Attention plays a crucial role in cognition and behavior. To explain the cultural variability of attention, we postulated a general hypothesis of cultural adaptation, which assumes that the attentional mechanism co-evolves with objects in our environment. We employed a three-level approach composed of hypothesis-driven experiments, a large-scale database platform gathering results from various parts of the world (“Kokoro World Map”), and corpus-based analyses. This article reports on an attempt to apply this approach using visual search and the Stroop effect as examples. In visual search task, we began with hypothesis-driven experiments on search asymmetry, and is currently expanding to the construction of large-scale databases using online experiments and an ontology database. In the Stroop task, we constructed ontology and corpus-based analyses to formulate concrete hypotheses about the cultural evolution of cognitive control, which were examined by online and laboratory experiments. From these multi-level approaches, we also try to integrate the findings of cognitive science and those of archaeology and anthropology.
Anthropomorphic artifacts have unique characteristics, as they are closely related to social and technical cognition and contain complex information. However, their meanings can be elusive. The present study aimed to examine how modern Japanese people perceive the faces of Japanese prehistoric (13,000–800 cal BC) and protohistoric (AD 250–600) anthropomorphic artifacts by focusing on the facial expressions and impressions of clay figure faces. The study included 75 Japanese participants and 131 figure faces from three historical periods. The results showed that participants perceived the prehistoric and protohistoric facial expressions differently (as being happier, sadder, and less surprised), depending on the period they were created in. We examined the relationships between impressions and perceived expressions of the figure faces, and found that faces became more complicated due to the introduction of facial morphometric features. The results may be applicable to understanding the variation in Japanese figures, especially the faces.
The dopamine D4 receptor gene (DRD4) is associated with novelty-seeking and risk-taking behaviors that have had an adaptive value in the history of human migration. It also plays a role in moderating the extent to which people adhere to cultural norms and practices. The aim of this study was to replicate previous findings about how DRD4 polymorphism interacts with cultural differences in social orientation, which revealed Westerners’ emphasis on independence and East Asians’ emphasis on interdependence. Testing Japanese and European Canadian undergraduates (n = 784), we succeeded in replicating these previous findings: the Canadian students were more independent, whereas the Japanese students were more interdependent. However, none of the interaction effects between culture and DRD4 were significant. Implications for candidate gene research investigating gene–environment and gene–culture interactions are discussed.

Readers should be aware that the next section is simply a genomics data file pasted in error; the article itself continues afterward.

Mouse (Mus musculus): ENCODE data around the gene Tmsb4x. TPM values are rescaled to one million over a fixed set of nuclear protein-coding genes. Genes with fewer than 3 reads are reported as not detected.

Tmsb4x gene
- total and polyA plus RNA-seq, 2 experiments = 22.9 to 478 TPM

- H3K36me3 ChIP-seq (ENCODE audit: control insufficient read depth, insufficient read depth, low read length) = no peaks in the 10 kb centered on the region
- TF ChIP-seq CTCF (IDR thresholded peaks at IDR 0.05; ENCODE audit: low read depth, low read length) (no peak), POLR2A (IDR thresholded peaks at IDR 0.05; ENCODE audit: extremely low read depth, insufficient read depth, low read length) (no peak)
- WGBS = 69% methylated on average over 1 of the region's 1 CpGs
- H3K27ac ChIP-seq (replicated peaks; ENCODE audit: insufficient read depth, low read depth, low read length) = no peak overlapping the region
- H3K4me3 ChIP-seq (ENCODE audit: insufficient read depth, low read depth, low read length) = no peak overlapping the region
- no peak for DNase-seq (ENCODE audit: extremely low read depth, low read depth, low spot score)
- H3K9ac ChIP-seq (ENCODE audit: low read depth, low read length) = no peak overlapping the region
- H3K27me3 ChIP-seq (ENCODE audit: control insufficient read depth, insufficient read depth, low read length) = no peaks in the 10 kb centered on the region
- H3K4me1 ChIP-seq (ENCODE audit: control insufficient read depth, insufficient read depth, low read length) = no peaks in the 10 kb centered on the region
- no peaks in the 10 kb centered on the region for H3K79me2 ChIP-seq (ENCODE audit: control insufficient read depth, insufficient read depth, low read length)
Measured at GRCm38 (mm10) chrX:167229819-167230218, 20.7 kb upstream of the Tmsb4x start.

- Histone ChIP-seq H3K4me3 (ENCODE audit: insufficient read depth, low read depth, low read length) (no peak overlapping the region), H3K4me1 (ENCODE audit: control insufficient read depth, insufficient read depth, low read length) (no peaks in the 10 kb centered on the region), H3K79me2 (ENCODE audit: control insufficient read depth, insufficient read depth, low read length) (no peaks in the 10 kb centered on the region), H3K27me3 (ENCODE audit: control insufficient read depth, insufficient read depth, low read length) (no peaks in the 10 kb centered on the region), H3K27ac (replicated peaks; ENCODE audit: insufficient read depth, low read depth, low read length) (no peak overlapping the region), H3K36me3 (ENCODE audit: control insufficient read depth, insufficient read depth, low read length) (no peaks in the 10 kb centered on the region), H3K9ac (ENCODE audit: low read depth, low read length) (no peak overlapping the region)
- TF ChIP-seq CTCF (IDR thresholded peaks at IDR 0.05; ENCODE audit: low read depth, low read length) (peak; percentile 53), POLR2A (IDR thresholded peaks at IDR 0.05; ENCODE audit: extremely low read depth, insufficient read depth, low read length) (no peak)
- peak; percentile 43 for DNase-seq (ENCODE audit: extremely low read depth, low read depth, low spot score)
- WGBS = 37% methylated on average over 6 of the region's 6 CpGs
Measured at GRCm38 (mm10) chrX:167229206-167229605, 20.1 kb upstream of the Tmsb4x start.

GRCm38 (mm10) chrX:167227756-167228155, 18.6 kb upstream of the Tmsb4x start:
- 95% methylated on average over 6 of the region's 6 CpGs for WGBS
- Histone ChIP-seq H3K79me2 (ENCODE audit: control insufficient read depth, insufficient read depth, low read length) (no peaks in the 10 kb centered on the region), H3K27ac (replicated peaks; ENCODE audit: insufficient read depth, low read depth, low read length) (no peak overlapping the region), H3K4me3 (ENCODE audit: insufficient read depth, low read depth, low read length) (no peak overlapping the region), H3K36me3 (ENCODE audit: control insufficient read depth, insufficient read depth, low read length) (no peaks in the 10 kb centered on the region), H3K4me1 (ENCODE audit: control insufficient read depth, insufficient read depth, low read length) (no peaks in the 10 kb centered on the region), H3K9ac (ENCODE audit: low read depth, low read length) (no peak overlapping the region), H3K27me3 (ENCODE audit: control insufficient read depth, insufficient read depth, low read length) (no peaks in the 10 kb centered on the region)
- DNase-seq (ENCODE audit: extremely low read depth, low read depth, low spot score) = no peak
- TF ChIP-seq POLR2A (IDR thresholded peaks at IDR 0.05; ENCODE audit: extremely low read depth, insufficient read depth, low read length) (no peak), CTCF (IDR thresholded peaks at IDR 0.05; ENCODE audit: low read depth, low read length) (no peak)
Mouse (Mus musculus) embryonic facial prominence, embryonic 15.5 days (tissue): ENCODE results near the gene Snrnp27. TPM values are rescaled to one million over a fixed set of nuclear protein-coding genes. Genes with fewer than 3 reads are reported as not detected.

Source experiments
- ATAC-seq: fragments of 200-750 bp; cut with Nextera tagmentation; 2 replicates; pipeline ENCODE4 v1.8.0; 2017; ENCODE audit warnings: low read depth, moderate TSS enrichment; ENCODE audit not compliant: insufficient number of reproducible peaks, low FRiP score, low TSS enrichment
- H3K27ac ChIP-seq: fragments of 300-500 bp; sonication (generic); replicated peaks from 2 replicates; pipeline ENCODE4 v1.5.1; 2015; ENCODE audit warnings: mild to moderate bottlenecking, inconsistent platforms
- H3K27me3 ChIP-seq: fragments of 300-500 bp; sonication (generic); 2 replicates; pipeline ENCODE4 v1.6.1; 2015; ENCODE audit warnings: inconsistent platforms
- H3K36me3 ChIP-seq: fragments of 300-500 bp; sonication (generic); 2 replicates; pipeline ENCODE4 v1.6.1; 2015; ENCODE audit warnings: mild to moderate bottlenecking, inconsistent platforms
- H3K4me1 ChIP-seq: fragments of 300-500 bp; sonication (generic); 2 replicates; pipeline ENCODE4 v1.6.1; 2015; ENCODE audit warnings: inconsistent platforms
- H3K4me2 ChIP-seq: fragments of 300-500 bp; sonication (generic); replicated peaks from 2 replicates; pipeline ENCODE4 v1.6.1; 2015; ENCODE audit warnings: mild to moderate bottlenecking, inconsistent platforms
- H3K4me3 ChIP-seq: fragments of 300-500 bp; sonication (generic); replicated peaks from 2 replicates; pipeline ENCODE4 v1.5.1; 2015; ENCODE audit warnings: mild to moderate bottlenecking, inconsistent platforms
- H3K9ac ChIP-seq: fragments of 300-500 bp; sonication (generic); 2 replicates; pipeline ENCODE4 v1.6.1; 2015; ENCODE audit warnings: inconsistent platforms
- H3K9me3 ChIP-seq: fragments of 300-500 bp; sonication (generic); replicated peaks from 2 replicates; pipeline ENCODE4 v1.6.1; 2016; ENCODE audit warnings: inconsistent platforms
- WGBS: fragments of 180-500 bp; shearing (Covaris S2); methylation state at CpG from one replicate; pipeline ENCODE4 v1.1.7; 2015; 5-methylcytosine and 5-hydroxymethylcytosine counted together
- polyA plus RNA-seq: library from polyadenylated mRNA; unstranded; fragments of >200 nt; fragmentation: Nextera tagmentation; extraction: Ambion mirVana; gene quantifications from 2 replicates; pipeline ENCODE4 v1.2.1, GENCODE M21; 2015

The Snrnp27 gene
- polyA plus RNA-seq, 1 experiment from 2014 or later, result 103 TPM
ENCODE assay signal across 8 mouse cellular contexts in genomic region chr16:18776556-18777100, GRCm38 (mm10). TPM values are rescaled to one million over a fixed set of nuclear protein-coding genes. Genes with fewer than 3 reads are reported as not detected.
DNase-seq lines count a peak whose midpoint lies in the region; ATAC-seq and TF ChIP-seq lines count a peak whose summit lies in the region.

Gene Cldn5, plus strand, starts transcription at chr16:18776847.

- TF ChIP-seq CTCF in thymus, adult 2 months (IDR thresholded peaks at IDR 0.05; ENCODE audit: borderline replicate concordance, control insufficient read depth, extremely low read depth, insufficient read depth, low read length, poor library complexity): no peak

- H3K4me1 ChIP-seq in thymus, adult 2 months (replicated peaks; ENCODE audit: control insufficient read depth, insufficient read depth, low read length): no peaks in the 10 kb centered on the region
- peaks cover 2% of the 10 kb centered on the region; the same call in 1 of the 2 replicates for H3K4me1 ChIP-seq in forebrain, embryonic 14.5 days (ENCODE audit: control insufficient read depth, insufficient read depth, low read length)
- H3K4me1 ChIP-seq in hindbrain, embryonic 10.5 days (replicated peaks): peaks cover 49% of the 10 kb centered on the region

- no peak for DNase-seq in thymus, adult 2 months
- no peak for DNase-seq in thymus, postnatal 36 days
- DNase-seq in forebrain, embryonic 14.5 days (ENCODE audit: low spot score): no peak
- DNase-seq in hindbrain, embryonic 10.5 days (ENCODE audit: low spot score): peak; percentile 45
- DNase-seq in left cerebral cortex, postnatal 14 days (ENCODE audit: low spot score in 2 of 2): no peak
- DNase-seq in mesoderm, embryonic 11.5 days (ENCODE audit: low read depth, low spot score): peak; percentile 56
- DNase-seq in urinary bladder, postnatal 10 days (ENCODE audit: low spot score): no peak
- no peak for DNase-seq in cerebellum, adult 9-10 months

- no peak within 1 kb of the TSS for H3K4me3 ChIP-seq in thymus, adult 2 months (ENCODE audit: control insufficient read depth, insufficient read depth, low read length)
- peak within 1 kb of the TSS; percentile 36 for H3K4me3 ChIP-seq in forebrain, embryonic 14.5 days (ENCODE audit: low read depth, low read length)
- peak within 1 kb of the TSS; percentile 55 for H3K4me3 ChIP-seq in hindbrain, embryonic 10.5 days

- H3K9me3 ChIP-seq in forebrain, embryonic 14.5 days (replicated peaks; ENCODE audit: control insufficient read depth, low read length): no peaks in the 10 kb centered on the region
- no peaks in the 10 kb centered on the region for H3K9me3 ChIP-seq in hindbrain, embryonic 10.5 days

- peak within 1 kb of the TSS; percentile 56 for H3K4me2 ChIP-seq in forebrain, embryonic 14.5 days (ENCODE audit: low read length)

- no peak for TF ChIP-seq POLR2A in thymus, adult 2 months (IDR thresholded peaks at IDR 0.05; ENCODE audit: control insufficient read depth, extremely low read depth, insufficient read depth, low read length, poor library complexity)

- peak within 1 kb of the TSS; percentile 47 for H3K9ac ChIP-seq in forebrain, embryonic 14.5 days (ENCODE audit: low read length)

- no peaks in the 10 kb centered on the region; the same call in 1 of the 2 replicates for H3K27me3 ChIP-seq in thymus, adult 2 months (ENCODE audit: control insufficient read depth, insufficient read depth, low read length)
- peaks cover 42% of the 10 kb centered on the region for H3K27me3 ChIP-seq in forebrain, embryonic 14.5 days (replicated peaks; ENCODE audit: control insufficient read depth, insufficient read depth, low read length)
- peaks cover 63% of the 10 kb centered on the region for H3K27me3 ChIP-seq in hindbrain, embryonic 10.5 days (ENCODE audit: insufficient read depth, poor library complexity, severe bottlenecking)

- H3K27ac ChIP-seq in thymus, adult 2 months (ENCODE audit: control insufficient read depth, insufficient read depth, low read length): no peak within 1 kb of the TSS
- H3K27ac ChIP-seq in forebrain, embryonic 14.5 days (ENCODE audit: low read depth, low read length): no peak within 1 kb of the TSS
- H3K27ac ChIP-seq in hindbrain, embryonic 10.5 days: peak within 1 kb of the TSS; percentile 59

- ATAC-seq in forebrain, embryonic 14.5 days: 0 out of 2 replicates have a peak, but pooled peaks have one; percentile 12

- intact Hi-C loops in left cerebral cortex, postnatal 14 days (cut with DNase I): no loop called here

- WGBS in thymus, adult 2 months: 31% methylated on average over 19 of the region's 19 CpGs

After a specific point in history, hominin evolution accelerated to a level that could not be accounted for by natural selection alone. An alternative mechanism has been proposed based on mutual interaction among neural, cognitive, and ecological niches in a positive feedback loop (triadic niche construction [TNC]). Nevertheless, the trigger events for the cognitive revolution of Homo sapiens as well as the reasons for this event being limited to a single species remain unknown. In this paper, using a multidisciplinary approach involving psychology, neurobiology, and phenomenology, we propose a shift in the mechanisms underlying TNC, from TNC-1 in hominids to TNC-2 in Homo sapiens, to answer these questions. As the hominin brain expanded during TNC-1, latent cognitive capabilities were incubated within its neural framework to be expressed with a simple rewiring among brain areas in TNC-2, a quick and inexpensive process but one that requires a unique set of preconditions to commence. This process was bootstrapped by the advanced function of “projection,” which enabled humans to recognize the “self” in a particular time and space in the world, allowing the manipulation of this world (in both physical and symbolic dimensions) again in a “positive feedback loop.” Finally, on the basis of this hypothesis, we discuss the immediate problems to be addressed in the research fields of cognitive science, archeology, anthropology, and neurobiology.